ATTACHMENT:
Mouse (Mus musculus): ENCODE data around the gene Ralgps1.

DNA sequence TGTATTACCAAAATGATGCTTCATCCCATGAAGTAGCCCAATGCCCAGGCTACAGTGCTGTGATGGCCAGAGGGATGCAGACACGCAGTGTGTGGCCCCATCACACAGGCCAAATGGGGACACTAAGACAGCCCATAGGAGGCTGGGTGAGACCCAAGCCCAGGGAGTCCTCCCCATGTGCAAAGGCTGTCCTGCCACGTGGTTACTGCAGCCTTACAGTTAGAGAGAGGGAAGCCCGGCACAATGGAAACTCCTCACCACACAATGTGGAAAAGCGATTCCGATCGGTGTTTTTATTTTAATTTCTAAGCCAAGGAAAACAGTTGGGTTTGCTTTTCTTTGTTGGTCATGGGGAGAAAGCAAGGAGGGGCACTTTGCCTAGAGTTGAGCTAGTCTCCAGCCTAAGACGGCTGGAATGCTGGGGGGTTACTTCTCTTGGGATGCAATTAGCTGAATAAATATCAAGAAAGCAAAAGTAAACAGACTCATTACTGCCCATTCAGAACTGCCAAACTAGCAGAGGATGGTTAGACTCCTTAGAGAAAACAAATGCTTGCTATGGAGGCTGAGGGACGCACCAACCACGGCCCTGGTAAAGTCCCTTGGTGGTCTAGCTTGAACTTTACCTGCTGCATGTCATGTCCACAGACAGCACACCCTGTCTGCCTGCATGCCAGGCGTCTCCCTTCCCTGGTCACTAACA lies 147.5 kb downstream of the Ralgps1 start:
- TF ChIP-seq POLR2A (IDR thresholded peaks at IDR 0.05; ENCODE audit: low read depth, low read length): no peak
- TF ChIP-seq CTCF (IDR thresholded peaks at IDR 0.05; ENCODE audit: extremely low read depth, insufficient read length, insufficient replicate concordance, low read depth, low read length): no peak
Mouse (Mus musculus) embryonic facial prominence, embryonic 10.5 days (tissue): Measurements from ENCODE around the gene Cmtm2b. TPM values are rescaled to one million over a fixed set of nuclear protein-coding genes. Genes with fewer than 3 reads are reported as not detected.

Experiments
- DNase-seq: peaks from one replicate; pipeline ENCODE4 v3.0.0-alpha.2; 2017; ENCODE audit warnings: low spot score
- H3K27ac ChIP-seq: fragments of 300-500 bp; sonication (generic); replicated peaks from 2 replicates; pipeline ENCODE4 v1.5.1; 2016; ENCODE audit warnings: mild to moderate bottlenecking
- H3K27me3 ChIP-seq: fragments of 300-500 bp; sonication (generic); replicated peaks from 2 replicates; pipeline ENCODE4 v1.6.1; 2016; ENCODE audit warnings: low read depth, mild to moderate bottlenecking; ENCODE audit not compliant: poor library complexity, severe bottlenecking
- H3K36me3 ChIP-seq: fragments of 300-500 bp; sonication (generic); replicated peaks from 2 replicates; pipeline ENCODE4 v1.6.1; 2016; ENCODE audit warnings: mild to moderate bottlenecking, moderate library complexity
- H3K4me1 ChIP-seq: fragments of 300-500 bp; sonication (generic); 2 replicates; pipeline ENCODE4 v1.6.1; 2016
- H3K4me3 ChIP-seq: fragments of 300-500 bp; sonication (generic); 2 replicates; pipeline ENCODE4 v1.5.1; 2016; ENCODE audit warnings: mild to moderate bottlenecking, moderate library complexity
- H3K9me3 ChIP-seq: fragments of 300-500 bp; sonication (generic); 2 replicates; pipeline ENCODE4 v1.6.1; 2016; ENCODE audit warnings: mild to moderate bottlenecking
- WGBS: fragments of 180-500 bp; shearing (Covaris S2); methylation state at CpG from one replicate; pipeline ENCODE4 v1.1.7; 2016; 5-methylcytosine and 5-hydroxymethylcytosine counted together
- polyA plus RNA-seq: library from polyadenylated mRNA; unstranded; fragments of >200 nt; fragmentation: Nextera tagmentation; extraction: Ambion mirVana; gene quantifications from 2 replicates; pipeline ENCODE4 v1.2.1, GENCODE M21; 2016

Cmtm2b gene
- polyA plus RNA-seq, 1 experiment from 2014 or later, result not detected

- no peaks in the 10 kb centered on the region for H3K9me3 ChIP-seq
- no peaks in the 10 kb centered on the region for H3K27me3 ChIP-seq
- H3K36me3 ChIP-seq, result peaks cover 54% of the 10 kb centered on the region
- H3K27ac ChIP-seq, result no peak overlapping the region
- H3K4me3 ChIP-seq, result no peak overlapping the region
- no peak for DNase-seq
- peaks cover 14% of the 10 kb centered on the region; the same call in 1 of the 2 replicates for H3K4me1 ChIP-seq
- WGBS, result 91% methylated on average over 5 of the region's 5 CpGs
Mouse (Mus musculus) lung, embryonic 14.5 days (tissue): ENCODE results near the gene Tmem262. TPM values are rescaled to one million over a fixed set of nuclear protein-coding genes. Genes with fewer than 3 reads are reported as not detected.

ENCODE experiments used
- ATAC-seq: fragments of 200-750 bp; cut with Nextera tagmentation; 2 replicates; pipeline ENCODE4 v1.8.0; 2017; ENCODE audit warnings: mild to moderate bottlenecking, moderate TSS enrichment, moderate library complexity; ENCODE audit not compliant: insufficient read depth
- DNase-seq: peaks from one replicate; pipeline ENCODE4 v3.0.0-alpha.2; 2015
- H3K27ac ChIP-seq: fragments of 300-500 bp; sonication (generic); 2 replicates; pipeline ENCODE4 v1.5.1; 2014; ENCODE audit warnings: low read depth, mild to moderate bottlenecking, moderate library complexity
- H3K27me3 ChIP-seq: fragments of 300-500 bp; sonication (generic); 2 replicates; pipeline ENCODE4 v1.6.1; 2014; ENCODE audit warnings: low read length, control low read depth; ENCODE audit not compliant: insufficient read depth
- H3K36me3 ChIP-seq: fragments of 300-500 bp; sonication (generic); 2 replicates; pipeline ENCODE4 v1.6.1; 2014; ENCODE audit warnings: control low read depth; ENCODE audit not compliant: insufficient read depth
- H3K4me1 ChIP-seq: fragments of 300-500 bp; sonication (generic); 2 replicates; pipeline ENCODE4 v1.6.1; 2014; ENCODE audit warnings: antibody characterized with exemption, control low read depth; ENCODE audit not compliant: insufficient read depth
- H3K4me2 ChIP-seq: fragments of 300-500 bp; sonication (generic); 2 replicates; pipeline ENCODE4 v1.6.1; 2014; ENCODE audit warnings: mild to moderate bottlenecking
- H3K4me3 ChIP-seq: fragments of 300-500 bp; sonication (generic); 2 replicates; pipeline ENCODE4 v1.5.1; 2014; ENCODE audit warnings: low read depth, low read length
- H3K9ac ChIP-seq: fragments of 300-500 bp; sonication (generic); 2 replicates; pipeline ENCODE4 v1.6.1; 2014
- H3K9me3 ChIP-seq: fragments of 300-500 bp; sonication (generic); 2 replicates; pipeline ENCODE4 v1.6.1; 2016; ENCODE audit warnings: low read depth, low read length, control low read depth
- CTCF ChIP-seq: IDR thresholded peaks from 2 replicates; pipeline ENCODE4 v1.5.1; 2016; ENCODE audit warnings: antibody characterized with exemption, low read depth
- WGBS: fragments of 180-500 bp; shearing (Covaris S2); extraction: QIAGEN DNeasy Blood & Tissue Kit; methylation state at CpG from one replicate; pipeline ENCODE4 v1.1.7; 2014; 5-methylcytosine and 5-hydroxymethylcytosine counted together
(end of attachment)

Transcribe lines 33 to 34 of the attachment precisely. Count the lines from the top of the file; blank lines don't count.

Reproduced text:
- H3K4me1 ChIP-seq: fragments of 300-500 bp; sonication (generic); 2 replicates; pipeline ENCODE4 v1.6.1; 2014; ENCODE audit warnings: antibody characterized with exemption, control low read depth; ENCODE audit not compliant: insufficient read depth
- H3K4me2 ChIP-seq: fragments of 300-500 bp; sonication (generic); 2 replicates; pipeline ENCODE4 v1.6.1; 2014; ENCODE audit warnings: mild to moderate bottlenecking